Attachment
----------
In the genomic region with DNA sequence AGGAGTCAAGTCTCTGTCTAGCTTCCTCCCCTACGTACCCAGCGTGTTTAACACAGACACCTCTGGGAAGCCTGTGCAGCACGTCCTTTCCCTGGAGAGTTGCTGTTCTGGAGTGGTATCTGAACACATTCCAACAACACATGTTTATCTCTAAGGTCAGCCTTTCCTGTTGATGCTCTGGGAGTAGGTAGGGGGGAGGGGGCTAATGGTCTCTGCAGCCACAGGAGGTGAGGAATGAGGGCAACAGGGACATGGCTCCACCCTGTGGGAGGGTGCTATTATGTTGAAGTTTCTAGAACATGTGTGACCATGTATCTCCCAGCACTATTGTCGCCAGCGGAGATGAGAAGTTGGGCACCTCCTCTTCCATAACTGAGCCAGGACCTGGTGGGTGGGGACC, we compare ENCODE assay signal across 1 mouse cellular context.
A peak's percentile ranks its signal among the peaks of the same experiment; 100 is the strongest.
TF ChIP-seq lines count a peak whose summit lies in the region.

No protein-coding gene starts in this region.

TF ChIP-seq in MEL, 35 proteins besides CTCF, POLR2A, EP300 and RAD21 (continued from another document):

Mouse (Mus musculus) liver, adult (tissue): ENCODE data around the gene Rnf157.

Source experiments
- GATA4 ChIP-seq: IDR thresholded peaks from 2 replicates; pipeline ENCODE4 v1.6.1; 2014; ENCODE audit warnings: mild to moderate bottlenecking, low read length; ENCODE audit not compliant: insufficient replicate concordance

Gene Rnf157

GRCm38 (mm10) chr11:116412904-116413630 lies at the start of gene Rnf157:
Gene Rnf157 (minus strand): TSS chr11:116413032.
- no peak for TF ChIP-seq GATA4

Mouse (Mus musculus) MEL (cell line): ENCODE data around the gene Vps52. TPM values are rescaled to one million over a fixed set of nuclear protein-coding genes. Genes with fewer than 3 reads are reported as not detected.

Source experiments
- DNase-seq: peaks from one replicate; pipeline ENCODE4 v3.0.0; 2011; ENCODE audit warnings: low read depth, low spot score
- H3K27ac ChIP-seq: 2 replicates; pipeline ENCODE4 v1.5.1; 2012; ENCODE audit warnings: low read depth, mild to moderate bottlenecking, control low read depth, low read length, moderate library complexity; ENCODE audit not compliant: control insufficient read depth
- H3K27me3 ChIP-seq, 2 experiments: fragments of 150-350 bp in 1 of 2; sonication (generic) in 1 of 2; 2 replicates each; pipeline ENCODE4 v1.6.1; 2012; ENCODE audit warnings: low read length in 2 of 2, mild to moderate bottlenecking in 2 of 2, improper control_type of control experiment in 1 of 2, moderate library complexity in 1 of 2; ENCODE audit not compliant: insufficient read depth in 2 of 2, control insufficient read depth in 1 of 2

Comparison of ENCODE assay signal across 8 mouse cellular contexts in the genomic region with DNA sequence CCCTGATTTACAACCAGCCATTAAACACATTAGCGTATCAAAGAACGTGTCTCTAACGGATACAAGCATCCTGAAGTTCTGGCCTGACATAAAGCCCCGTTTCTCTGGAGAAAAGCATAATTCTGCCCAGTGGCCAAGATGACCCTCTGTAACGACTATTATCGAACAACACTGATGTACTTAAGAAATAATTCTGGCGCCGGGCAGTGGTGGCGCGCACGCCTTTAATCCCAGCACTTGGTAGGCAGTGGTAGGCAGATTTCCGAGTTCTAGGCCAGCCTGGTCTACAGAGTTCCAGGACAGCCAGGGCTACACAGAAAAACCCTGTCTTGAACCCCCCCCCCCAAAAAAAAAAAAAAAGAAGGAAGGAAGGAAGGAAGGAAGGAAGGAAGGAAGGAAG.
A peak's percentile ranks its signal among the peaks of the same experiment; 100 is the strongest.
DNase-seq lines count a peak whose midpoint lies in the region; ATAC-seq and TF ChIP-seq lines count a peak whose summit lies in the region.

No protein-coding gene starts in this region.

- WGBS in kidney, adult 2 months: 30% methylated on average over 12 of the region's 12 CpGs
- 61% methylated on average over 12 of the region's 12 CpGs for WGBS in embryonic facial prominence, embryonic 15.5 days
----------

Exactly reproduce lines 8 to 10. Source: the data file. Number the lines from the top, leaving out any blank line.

- GATA4 ChIP-seq: IDR thresholded peaks from 2 replicates; pipeline ENCODE4 v1.6.1; 2014; ENCODE audit warnings: mild to moderate bottlenecking, low read length; ENCODE audit not compliant: insufficient replicate concordance

Gene Rnf157

GRCm38 (mm10) chr11:116412904-116413630 lies at the start of gene Rnf157: